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Medical and Hospital Negligence

Medical and Hospital Negligence Cause Patient Deaths in Hospitals and Care Facilities

According to the Office for National Statistics (ONS) in the UK, as many as two patients die daily of starvation or malnutrition in UK hospitals or care facilities. Accordingly, as many as 726 death certificates of patients in UK hospitals in 2015 stated dehydration or malnutrition while in hospital as the cause of death.

According to the patient safety experts of John Hopkins, more than 250 000 patient deaths per year in the USA can be contributed to medical errors. This is according to the figures released and published in the BMJ of 3 May 2016.

What about South Africa?

Locally, the recent newspaper reports regarding 141 patient deaths stated as allegedly the result of hunger, cold and malnutrition in NGOs after the patients were transferred to various NGOs earlier this year, have placed the spotlight on medical and hospital negligence in South Africa. The patients, according to the news reports, were transferred to the various NGOs after the former MEC Qedani Mahlangu terminated the government contract with Life Esidimeni Health Care Centre.

According to an article written by Mpho Raborife, News24 (23 May 2017), the DA announced in May that the Gauteng Department paid out more than R1bn in medical negligence claims from January 2015 until the start of 2017. The article also states that 76 per cent of the claims were related to brain damage suffered by babies.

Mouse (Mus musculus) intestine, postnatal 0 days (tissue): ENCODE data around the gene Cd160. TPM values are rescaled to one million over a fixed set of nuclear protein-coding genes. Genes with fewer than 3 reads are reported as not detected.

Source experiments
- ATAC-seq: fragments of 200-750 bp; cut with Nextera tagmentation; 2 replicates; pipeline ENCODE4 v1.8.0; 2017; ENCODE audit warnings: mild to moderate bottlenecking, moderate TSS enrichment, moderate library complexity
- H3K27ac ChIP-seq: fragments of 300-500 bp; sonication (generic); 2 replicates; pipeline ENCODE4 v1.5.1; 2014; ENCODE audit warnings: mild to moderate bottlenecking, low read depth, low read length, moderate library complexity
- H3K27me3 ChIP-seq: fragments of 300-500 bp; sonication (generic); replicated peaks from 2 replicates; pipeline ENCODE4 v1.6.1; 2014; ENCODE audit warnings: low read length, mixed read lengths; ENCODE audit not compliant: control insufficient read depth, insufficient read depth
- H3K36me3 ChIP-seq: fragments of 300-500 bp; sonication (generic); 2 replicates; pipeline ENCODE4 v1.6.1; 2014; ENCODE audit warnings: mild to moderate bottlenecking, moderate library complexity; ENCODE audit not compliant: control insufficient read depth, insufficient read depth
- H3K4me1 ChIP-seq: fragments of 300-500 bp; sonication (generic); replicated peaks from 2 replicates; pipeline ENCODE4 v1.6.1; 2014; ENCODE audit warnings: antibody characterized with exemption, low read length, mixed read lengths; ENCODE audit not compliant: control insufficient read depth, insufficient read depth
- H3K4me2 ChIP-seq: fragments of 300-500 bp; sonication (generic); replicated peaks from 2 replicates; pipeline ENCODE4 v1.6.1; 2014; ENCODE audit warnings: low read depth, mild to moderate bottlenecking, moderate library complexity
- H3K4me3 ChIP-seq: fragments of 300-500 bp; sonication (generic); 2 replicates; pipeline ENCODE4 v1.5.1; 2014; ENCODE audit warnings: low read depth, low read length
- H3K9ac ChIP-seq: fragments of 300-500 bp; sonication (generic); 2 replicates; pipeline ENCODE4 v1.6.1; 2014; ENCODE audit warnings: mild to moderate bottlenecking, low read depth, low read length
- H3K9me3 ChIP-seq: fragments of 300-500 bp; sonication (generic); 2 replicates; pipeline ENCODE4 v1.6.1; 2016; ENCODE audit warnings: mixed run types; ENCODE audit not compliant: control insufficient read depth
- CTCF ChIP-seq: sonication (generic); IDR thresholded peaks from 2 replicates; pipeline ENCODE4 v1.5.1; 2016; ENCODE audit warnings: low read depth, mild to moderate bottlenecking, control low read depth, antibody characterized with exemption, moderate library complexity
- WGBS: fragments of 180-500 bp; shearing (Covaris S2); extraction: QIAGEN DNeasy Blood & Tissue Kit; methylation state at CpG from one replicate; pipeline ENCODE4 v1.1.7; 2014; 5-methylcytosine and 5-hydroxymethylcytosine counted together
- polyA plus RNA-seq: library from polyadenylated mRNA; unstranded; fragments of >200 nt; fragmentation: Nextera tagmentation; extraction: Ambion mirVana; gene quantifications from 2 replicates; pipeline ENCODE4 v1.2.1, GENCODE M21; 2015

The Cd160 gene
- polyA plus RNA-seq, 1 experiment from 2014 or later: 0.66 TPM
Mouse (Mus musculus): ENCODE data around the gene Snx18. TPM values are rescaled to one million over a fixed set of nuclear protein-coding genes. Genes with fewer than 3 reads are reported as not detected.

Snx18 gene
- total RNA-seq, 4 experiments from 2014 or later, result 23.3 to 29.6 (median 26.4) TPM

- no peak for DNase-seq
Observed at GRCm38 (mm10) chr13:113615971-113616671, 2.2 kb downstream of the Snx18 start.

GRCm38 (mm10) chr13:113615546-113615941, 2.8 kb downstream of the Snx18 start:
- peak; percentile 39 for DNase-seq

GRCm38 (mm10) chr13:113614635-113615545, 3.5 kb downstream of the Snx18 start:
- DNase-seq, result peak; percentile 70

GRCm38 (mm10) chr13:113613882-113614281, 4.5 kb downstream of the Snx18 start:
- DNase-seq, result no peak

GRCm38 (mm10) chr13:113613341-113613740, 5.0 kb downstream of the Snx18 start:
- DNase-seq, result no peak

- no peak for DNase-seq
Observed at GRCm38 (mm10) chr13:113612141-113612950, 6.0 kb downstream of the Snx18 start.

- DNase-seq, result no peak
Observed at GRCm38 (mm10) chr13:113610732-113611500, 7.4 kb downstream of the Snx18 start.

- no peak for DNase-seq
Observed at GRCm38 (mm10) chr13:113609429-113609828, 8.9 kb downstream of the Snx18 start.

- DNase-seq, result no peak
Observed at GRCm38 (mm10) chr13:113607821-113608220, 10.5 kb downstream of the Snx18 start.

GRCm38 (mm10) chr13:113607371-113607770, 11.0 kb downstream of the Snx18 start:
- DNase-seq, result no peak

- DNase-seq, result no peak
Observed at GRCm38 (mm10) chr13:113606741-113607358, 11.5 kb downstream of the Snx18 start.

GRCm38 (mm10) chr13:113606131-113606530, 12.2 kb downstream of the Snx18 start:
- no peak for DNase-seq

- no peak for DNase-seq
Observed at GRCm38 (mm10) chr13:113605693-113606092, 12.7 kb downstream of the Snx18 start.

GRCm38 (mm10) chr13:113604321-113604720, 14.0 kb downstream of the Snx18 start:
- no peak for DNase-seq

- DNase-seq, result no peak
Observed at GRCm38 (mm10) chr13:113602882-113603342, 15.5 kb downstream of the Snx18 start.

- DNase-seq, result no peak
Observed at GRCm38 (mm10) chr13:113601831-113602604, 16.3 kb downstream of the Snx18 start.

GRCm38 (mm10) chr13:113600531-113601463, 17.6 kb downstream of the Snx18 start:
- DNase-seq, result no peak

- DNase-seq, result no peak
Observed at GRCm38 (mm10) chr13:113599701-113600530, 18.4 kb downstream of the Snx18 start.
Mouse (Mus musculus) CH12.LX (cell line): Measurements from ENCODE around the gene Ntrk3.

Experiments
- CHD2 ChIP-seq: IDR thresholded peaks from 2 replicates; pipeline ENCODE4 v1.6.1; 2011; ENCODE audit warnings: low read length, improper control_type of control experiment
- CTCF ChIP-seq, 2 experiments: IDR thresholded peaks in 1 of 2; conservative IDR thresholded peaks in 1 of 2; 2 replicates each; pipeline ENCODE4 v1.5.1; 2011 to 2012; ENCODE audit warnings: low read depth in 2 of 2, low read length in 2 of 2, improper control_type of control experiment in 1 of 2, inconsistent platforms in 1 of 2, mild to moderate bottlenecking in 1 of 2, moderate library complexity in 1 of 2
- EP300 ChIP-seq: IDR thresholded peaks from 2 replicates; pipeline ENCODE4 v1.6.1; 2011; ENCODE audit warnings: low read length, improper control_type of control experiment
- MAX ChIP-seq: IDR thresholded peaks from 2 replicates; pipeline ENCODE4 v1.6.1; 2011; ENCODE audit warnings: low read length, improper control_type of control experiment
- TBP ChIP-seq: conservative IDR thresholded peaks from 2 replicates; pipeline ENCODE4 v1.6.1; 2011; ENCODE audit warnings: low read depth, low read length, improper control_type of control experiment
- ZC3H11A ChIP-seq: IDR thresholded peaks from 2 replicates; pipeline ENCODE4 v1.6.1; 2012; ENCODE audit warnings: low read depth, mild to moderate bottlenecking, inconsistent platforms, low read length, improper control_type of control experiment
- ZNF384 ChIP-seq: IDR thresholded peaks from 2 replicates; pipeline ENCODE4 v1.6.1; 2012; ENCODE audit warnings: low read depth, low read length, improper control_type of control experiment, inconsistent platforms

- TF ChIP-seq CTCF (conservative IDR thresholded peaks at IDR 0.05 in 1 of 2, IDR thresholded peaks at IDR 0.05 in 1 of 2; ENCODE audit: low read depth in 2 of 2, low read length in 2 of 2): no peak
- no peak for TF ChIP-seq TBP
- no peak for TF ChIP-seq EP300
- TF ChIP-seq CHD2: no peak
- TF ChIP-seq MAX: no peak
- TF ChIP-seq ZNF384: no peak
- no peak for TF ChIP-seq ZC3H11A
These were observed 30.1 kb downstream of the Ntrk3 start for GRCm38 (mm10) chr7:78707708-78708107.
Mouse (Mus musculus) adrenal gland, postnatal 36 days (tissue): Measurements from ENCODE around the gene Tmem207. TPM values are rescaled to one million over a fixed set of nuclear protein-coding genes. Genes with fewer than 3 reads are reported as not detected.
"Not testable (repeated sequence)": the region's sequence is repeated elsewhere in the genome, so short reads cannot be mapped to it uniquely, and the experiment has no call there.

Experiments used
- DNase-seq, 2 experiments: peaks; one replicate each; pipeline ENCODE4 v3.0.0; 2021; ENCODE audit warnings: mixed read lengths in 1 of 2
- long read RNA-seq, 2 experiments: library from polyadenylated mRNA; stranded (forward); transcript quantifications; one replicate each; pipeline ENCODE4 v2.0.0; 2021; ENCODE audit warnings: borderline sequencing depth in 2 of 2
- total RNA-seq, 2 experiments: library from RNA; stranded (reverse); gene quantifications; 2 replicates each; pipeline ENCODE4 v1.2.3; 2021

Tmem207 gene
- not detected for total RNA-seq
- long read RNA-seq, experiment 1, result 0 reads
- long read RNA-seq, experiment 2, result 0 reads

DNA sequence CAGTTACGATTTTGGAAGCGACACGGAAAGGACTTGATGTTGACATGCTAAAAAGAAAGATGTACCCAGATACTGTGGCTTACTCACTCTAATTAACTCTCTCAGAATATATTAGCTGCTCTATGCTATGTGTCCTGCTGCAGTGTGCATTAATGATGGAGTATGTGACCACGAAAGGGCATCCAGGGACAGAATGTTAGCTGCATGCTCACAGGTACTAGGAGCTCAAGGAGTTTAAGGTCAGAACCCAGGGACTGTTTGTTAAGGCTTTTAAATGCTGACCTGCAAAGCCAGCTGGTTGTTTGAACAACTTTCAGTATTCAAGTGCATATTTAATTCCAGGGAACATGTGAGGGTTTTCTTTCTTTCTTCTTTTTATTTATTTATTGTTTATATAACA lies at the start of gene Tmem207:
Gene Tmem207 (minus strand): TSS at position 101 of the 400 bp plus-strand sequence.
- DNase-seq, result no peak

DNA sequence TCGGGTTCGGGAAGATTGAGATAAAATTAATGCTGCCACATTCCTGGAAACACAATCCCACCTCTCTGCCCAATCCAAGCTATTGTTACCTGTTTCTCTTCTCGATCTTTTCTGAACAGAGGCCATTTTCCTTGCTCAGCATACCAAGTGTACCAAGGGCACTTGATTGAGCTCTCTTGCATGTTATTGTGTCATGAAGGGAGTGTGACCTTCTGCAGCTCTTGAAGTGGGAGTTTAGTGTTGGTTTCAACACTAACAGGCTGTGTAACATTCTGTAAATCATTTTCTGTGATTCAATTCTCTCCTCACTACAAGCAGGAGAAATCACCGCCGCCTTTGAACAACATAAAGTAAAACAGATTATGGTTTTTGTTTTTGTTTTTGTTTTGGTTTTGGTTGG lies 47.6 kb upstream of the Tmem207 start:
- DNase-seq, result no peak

The above figures are alarming, especially since hospitals are medical care facilities and have the duty of care to patients. Part of the duty is to ensure that patients receive reasonable standards of care. Death as the result of malnutrition or dehydration, cold, or a medical mistake does not constitute reasonable standards of care.

People have reason to be concerned about the state of medical and hospital care, since the news reports also for countries such as the USA and the UK are certainly not encouraging. But, can the relatives and dependants of deceased patients take legal action against medical care facilities and hospitals for the damages suffered? And can mothers take legal action against the doctors and the hospitals where their babies have suffered brain damage? Can a patient claim compensation for injuries suffered related to infections as the result of unhygienic practices by medical care givers?

The answer is yes, if malpractice or negligence was the cause of death or injury and damages, the victim has the right to initiate legal action to get compensation for damages suffered. Keep in mind that there must have been a duty of care, the action or lack thereof must have been wrongful, and must have been the direct cause of the injury suffered.

It is imperative to keep all medical records, receipts for account payments, and any written communication regarding the particular medical incident, whether related to a medical mistake or hospital negligence regarding proper patient care.

Various factors, however, must be taken into consideration to determine whether malpractice or negligence did indeed take place, best discussed with experienced medical and hospital negligence attorneys such as Adele van der Walt. Contact us today for more information.


Information in this article is not intended as legal advice and is only for informational purposes. Please seek legal guidance from Adele van der Walt before relying on this information to make any legal decisions.

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